Wednesday, October 21, 2009

The New and Future Hitting Coach

Isn't this guy still busy with the Yankees?All signs indicate that the Cubs will hire Rudy Jaramillo to be their new hitting coach:

One report has it as three years and $2.42 million but the Cubs could not confirm that figure.
The 59-year-old Jaramillo comes to the Cubs from the Texas Rangers, where he spent 15 years and earned a reputation as one of the top hitting coaches in the game. He became available after the Rangers offered him only a one-year contract extension, which he declined.

A few points about this hire.

First, being the hitting coach for a team where Jose Canseco said he introduced Rafael Palmeiro, Ivan Rodriguez and Juan Gonzalez to steroids suggests that other things were at play in the good hitting other than Jaramillo's five point approach.

Second, as Dave Pinto notes, Texas hitters had wild swings in their home and road scoring:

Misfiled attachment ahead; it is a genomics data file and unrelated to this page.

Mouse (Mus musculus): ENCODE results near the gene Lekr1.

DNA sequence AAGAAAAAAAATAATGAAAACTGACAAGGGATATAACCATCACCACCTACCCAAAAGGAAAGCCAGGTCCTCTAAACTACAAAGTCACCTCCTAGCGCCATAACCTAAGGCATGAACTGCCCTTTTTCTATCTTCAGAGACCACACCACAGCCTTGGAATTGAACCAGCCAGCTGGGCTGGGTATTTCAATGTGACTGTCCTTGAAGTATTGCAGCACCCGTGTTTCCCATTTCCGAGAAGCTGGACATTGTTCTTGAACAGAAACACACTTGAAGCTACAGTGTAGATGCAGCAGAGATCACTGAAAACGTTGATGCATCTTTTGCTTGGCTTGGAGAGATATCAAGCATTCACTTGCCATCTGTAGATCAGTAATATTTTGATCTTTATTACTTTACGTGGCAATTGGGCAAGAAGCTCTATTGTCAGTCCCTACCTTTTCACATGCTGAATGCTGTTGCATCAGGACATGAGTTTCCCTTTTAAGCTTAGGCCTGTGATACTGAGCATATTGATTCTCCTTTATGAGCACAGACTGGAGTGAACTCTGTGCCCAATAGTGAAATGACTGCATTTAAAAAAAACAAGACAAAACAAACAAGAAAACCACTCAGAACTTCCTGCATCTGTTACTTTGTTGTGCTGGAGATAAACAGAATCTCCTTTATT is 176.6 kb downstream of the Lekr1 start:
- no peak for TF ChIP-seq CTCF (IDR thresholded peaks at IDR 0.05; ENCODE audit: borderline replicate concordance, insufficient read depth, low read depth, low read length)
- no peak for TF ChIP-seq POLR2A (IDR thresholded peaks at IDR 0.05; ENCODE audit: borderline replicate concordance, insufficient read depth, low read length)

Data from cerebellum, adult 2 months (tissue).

Since 1995, the Rangers scored 5.70 runs per game at home, the best home mark in the American League and second only to the Colorado Rockies. On the road, that drops to 4.90 runs per game, 10th in the majors and ninth in the American League. In other words, there’s a big ballpark component to his success as measured by the success of the Rangers offense.

Believing that Jamarillo will actually make a difference is a belief that takes a lot of faith.

Third, some quarters seem to to think that a three year, $2.42 million dollar deal is a sign that the salary spigots will be open under the Ricketts regime.

Spending $30,000 LESS over THREE years compared to what the Cubs are spending in ONE year for Aaron Miles is proof the payroll will go up? Coaching payroll is a rounding error to a major market team. This signing is no different. The Cubs payroll next year for their 25 man roster will be close to $135,000,000. Jamarillo's $800,000 salary equates to 0.059% of that payroll. Look at it this way: If the Cubs 25 man payroll was $50,000, the Jamarillo's salary would be $296.29. This signing says nothing about future payroll commitments.

Lastly, the length of the signing is interesting. With Lou Piniella retiring/quitting after the 2010 season, the next Cub manager will not have the ability to hire their own hitting coach. That's an interesting restriction on the next manager.

And, given what we know about the last 15 seasons with Jim Hendry in the organization, Rudy could be here for the next GM as well.

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